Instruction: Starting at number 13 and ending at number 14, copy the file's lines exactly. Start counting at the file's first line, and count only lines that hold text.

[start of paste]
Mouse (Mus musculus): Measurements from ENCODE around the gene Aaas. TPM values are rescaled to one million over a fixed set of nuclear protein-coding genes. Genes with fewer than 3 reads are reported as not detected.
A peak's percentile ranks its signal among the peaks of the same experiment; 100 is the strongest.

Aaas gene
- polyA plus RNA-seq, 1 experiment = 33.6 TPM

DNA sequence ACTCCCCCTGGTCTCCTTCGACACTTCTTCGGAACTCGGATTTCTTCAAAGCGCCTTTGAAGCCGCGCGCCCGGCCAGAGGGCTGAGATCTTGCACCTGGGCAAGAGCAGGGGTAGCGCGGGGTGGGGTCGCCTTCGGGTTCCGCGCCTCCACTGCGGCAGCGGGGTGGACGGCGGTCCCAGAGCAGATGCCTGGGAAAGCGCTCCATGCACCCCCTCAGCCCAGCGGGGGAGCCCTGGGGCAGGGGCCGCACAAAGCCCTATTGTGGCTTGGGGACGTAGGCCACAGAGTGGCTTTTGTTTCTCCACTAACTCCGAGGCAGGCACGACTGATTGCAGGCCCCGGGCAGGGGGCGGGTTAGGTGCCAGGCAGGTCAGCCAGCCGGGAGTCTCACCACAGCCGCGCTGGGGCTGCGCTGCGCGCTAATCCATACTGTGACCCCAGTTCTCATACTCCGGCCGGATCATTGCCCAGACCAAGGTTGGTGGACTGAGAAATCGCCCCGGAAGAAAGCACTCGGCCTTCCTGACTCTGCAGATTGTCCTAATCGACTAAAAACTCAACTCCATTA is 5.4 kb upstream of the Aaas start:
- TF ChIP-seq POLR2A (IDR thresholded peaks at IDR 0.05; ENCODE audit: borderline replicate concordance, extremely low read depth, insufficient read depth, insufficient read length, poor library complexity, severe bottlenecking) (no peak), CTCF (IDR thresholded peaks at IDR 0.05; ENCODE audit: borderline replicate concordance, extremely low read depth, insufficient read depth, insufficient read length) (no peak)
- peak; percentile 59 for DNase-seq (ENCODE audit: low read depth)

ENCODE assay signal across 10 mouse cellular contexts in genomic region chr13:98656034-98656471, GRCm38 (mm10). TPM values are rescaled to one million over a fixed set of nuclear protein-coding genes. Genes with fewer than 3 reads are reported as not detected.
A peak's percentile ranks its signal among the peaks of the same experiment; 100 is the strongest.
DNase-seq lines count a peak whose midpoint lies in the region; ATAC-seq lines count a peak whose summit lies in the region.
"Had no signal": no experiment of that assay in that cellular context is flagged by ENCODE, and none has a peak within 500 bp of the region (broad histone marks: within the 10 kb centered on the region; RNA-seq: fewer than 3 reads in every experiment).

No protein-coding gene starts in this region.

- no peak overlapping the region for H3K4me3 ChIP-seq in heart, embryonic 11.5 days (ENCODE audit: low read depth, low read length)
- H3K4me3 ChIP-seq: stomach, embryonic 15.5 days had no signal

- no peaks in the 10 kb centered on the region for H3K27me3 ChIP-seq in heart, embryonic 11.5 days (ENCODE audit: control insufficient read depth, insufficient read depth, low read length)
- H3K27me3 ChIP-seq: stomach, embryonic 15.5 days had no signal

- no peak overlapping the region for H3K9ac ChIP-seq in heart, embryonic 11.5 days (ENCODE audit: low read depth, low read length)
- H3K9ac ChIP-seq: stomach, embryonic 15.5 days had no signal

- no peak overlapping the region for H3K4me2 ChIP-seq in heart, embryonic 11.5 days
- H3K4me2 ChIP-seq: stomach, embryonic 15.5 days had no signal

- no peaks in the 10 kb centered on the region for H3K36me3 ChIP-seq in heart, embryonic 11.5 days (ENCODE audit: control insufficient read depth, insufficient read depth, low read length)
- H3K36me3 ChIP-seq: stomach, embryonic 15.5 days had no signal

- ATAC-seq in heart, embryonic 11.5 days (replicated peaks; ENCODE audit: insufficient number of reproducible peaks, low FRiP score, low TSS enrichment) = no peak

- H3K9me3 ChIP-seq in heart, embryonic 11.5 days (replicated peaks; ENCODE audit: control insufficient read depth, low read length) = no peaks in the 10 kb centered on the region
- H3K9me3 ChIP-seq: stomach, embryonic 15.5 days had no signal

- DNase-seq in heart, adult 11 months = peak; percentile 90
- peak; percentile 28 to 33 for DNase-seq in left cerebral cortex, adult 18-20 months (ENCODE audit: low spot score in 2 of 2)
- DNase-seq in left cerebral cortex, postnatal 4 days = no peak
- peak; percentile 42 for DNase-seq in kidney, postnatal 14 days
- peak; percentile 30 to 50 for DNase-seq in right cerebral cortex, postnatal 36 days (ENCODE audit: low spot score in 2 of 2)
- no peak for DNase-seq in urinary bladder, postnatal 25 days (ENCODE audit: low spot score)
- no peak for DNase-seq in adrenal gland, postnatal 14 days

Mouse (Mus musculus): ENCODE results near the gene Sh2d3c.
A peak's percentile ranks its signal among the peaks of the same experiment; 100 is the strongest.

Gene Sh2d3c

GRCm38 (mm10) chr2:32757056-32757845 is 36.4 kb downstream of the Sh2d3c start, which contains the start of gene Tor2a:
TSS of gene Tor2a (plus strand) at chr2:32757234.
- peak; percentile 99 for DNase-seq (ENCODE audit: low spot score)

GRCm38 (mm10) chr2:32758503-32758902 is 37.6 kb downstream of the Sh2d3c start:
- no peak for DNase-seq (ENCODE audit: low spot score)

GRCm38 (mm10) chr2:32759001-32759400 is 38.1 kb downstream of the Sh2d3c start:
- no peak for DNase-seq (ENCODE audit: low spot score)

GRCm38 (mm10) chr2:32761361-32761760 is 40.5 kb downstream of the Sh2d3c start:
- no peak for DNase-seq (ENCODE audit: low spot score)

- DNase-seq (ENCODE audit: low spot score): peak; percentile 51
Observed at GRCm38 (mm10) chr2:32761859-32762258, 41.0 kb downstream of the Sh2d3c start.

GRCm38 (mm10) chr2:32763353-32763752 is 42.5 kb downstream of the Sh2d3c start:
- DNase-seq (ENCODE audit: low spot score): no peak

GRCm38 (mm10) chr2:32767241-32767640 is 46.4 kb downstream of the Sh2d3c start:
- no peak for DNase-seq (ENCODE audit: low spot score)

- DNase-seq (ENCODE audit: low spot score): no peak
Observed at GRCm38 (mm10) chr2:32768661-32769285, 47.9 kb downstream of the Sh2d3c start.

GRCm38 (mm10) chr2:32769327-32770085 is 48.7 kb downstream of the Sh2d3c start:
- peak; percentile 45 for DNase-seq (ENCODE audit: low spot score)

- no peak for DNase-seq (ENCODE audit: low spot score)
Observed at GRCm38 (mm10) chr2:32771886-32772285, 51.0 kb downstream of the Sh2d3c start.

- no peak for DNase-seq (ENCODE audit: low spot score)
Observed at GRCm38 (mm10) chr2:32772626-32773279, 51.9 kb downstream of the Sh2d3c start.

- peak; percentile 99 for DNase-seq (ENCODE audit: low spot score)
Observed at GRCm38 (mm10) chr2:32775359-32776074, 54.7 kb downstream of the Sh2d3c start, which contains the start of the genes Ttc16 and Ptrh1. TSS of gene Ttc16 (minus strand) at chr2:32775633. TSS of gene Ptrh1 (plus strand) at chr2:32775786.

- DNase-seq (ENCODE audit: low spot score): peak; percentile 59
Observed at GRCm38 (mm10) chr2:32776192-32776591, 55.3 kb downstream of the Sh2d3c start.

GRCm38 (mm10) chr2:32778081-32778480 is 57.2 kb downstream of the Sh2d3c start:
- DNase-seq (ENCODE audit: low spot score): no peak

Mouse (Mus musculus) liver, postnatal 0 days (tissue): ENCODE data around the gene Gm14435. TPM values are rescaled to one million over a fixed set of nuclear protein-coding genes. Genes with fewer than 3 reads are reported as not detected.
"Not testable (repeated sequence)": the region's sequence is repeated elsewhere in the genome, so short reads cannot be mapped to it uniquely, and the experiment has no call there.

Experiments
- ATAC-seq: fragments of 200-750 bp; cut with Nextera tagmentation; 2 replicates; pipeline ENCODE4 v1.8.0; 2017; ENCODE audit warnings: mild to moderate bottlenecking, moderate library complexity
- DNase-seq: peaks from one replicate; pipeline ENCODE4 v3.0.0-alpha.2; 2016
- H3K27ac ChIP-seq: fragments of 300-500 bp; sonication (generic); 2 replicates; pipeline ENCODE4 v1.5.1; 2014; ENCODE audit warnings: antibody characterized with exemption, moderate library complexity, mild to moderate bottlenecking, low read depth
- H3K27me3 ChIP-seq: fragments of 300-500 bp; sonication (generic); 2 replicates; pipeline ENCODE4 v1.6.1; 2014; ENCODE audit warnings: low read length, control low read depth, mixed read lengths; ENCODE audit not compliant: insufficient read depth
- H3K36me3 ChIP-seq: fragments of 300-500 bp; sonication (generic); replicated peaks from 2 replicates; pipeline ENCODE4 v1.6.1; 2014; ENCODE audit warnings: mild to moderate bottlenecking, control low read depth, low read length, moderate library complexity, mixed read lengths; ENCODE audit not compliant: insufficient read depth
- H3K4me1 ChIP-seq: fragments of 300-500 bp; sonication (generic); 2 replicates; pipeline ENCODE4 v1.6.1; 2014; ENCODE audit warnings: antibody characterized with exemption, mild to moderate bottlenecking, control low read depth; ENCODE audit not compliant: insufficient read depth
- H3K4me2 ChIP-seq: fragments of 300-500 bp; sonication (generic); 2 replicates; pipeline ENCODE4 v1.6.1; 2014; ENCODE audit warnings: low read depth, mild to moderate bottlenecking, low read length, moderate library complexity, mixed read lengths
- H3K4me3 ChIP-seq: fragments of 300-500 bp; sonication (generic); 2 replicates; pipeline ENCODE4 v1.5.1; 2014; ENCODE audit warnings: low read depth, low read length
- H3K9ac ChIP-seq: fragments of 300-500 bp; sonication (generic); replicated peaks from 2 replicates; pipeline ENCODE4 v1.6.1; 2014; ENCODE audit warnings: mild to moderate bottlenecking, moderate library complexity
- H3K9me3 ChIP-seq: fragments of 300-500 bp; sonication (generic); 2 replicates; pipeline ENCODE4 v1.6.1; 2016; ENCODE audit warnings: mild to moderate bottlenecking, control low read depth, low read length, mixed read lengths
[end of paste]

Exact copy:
- no peak overlapping the region for H3K4me3 ChIP-seq in heart, embryonic 11.5 days (ENCODE audit: low read depth, low read length)
- H3K4me3 ChIP-seq: stomach, embryonic 15.5 days had no signal